In the rubble, I found one of the child’s dolls in brand new condition. Across the yard, I saw a stroller hanging from a twisted piece of metal lodged in a tree. Surreal.
Following that job, we went to pay our respects at Plaza Towers Elementary. We met up with some American Red Cross Disaster Team members whose service in the the wars in Iraq and Afghanistan had prepared them well for this mission. They came ready with service dogs specializing in treating PTSD. These dogs normally comfort war fighters, but brought peace to victims and relief workers alike during this tough time. I spent a solid ten minutes with Cooper, a flirtatious 7 year-old Golden Retriever.
Given the traumatic nature of this event, we collected the information of the mental health workers and counselors that were ready to provide support services to victims. One of the amazing things about Team Rubicon is that we are all veterans and most, if not all of us, have seen combat. We know the value of talking things out following a traumatic event. When we engaged people, we always ended up talking about how they are feeling. As the conversation drew to an end, we informed them that counseling services were available free of charge.
My experiences in Moore reminded me of something I like to call the “Newsstand Paradigm.” While in the Anchorage Airport on my way to an Alaskan mountaineering expedition, I happened to pass a newsstand full of Us Weekly, People, and other gossip magazines. They caught my attention and I was momentarily distracted. A curious thing happened upon my return to the airport after a month of dodging avalanches, navigating snow covered crevasses, and enduring sub zero temperatures: when I passed that same newsstand, I looked at the headlines and was disgusted that that I once cared about such superficial things. My adventure in Alaska, and more recently, my time in Moore helped me to realize the value of extreme situations; they force you to reassess your priorities and decide who and what is truly important. When we find ourselves drifting back to that vapid newsstand, it is important that we remember how to walk away.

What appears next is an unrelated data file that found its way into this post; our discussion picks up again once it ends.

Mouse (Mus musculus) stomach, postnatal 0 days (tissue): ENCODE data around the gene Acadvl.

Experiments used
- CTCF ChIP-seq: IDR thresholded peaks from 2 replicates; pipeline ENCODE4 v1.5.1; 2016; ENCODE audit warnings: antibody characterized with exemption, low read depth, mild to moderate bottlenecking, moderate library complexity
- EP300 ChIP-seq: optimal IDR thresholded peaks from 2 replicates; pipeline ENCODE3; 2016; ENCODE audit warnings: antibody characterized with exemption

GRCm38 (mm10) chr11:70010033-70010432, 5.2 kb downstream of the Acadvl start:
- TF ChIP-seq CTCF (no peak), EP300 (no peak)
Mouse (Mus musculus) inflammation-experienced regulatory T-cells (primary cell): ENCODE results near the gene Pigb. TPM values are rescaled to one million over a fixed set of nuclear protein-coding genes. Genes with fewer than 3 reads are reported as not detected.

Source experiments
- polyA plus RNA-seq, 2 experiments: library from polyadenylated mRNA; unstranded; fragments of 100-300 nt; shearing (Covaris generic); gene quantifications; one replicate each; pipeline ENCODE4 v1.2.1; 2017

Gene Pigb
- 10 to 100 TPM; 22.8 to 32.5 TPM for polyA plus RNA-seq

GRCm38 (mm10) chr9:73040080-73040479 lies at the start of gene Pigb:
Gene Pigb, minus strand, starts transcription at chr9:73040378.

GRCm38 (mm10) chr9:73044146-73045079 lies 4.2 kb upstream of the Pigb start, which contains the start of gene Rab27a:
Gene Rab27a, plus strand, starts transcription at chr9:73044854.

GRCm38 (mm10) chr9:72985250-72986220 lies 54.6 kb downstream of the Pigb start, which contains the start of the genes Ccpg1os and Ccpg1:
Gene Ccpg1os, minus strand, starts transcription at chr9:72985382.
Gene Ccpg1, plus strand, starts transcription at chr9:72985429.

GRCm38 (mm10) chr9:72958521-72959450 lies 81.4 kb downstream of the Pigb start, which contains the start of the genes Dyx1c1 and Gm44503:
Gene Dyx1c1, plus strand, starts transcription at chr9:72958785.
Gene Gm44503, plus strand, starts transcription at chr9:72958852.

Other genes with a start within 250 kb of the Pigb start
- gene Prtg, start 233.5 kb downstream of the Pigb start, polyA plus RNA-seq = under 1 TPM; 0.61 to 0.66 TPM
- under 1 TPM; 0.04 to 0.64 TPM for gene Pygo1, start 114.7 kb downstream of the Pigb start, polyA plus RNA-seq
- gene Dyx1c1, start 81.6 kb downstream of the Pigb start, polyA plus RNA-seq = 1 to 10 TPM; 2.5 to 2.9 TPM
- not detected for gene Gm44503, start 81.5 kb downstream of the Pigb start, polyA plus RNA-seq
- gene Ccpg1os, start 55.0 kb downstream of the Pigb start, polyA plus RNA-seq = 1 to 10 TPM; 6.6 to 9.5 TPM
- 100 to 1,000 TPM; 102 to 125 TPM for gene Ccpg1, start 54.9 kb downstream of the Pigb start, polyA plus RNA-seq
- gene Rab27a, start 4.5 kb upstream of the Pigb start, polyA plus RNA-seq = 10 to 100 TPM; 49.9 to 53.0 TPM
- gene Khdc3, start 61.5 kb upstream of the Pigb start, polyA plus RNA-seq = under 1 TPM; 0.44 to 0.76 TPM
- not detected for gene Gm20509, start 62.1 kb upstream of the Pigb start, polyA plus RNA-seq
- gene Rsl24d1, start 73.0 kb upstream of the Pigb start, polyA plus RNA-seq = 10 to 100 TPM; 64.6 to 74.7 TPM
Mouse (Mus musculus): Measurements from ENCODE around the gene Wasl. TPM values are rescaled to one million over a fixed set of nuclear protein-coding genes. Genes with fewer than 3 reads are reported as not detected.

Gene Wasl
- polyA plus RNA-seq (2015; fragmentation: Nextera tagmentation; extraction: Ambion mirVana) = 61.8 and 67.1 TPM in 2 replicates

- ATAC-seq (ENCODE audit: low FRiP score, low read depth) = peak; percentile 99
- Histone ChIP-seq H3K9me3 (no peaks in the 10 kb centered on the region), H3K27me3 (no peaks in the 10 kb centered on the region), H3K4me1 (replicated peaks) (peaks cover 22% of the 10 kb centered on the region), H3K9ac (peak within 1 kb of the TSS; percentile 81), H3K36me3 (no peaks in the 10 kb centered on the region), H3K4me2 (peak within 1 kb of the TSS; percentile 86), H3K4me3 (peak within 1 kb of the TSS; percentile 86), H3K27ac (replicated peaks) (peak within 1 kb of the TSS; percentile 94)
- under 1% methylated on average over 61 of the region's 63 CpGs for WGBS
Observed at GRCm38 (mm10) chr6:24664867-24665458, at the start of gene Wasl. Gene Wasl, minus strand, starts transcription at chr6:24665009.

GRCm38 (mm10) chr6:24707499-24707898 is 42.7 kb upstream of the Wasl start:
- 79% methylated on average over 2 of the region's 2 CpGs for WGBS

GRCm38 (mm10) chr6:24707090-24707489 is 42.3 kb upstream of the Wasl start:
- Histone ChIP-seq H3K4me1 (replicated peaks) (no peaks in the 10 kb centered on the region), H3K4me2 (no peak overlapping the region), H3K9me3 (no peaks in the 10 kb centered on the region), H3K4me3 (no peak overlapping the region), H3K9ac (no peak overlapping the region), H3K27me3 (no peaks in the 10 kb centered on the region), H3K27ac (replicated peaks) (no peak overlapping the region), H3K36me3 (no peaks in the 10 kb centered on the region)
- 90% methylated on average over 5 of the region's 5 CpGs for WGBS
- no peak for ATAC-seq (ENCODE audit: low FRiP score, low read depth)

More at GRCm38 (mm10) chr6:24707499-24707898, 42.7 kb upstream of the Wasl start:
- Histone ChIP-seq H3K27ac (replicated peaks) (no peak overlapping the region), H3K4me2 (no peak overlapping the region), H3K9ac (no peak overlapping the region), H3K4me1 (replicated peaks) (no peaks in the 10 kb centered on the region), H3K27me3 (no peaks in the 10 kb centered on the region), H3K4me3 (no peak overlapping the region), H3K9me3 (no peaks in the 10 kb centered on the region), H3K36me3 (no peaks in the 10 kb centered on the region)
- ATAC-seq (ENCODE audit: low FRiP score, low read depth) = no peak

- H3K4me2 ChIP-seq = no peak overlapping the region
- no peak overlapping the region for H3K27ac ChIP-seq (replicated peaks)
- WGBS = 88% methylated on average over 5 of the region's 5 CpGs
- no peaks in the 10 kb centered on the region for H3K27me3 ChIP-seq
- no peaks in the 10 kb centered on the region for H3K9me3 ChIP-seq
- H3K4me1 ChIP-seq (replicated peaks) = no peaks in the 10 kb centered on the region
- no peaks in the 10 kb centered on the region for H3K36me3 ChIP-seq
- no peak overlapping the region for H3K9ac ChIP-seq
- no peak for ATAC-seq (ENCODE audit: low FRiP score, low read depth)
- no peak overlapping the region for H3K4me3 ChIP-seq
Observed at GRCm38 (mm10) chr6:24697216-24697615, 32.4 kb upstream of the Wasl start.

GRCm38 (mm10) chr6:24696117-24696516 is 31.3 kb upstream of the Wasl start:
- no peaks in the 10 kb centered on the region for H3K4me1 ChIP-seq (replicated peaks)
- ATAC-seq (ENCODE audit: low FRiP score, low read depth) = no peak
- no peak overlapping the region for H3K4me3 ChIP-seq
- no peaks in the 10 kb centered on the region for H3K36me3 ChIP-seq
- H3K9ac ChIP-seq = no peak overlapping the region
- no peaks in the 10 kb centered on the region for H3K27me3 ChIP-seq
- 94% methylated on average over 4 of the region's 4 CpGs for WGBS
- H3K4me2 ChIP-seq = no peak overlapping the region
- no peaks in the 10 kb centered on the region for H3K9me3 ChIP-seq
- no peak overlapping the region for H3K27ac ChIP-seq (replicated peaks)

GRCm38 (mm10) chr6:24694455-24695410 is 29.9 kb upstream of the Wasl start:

In the words of an amazing man I met this week: “You only get one life. Find purpose.”